Animal control officers raided a South Philadelphia home and confiscated more than 100 Chihuahuas.
Shortly after 6:30 p.m. along the 700 block of Earp Street, SPCA officials began removing the dogs from the three story row home.
The female homeowner, who is in her 50's, lives alone at the address.
"I can't believe you can have so many animals inside these tiny little houses," a neighbor said to Action News.
Animal officials label the woman as a 'typical hoarder.' Officials say the problem is that hoarders sometimes masquerade as rescuers, describing their homes as shelters, but officials say this home, as often is the case, was anything but.
"There was an overwhelming amount of feces on this property and that's what's making it unfit for a human to live in, let alone an animal," George Bengal of the PSPCA said.
The medical profession now recognizes hoarding as a medical disorder, a disease in which a person collects more animals than they can probably care for.
It's a problem officials say is becoming more prevalent.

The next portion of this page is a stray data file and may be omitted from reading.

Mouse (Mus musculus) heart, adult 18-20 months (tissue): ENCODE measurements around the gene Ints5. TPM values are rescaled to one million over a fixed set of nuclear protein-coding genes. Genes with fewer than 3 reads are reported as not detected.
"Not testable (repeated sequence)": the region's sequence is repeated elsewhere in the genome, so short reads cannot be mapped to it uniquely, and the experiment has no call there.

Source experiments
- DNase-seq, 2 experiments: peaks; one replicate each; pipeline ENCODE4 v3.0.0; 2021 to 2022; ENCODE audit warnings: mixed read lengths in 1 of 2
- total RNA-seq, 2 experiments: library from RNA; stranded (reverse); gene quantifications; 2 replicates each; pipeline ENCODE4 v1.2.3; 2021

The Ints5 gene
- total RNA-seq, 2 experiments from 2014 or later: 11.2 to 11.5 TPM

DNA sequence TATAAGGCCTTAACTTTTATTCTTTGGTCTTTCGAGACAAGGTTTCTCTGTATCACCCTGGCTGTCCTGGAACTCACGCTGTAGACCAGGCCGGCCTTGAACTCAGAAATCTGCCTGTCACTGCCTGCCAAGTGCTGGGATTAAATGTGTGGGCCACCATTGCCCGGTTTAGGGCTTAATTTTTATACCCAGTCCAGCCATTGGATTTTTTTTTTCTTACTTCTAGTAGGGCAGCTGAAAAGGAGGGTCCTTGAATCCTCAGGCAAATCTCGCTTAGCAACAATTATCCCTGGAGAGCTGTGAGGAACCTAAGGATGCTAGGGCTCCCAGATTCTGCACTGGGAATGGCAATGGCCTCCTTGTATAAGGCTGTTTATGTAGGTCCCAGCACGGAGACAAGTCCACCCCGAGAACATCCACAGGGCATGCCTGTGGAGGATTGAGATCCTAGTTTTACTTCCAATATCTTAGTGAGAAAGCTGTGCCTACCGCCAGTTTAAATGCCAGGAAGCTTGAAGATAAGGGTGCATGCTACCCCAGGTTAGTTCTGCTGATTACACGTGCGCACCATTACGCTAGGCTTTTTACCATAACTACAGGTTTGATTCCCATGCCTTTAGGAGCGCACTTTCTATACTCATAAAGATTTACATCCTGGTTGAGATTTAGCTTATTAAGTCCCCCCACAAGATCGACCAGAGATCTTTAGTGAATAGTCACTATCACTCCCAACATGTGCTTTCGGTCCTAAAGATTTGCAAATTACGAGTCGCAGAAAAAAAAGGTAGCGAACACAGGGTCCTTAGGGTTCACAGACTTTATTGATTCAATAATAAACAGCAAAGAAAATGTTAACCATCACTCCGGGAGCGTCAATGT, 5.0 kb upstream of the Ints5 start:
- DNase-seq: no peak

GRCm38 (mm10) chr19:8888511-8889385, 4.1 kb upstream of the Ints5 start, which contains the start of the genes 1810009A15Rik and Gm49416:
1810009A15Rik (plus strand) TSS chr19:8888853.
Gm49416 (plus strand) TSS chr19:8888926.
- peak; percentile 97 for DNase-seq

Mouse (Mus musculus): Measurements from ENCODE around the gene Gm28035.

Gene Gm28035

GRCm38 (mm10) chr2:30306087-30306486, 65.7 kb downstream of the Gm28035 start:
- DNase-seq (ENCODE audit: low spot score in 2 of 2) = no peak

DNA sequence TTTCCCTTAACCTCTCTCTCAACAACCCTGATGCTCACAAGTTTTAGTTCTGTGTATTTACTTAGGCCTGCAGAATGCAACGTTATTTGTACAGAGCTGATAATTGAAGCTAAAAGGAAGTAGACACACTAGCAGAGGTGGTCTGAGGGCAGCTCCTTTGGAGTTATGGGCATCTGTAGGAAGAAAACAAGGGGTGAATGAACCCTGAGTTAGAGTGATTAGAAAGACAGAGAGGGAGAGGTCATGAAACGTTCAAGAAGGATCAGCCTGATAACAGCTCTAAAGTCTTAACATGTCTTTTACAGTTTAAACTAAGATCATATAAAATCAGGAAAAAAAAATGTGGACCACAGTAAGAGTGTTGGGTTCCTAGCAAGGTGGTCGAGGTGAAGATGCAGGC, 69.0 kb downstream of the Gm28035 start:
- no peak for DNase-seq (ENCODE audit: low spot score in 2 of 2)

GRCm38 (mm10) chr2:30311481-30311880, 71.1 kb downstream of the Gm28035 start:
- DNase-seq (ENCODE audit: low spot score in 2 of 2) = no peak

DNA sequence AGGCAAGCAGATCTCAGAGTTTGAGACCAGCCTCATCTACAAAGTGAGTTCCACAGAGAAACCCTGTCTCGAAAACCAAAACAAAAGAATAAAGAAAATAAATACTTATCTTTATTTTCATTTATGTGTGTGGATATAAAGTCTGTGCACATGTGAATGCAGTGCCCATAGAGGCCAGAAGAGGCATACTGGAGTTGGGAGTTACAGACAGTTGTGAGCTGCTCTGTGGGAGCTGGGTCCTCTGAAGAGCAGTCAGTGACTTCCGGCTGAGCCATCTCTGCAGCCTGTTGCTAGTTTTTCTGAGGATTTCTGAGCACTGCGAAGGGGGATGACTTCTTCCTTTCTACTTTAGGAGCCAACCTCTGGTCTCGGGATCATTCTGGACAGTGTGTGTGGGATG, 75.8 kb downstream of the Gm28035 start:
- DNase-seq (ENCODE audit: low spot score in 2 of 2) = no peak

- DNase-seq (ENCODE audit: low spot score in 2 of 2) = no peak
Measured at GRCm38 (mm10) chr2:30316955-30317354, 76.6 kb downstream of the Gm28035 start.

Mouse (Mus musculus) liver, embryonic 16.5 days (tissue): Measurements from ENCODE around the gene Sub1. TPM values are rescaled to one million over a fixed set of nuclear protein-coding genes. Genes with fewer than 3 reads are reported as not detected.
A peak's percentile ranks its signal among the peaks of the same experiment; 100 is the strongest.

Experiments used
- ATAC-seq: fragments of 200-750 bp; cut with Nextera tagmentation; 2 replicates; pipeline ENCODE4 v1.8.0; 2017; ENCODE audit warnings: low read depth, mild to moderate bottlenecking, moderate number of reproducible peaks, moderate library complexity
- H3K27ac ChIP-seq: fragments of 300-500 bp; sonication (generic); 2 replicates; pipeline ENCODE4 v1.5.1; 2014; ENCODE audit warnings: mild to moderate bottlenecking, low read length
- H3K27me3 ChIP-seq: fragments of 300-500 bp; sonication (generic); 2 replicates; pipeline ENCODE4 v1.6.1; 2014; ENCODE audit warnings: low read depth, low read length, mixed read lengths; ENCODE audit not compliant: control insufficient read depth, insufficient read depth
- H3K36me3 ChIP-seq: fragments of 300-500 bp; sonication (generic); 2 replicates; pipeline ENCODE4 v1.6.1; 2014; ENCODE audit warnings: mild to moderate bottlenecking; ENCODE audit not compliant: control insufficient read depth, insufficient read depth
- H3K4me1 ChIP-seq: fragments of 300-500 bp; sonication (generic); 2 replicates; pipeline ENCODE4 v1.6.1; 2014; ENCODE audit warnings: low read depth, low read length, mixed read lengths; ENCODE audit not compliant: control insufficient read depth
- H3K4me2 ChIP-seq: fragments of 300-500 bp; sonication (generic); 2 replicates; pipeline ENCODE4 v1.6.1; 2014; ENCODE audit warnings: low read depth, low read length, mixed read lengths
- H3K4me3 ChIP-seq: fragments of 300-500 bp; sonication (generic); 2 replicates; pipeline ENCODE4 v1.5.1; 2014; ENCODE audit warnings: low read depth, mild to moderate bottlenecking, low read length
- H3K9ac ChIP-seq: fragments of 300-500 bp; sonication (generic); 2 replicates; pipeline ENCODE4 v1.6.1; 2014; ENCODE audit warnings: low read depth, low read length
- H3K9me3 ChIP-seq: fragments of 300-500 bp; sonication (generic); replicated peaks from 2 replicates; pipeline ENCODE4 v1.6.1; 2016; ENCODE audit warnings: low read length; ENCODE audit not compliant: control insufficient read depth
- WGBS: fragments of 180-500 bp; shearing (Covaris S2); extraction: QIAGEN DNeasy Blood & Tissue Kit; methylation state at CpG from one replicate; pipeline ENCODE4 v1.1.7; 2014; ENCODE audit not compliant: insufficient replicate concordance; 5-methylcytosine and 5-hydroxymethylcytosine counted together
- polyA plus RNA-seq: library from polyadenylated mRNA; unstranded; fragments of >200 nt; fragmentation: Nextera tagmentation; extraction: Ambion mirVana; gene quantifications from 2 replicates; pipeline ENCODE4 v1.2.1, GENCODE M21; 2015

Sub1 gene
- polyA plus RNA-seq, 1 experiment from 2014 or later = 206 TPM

Just last night, dozens of animals, both dead and alive, were found in an Olney woman's home, which was declared unfit for habitation by License and Inspection.
"We typically ask for psychological evaluations to get them some help, it does us no good and them no good if we just go in and take their animals out," Bengal said.
Some neighbors say the homeowner had a strong attachment to her Chihuahuas.
"She would probably give her life for them. She did love dogs, cats, she loved animals," one neighbor said.
Some were upset at neighbors who reported it to the SPCA.
"Whoever did this to her, every dog will get their day," neighbor Kristin Cruz said.
Officials say the dogs appear to be OK. They hope the courts will order the owner to seek help.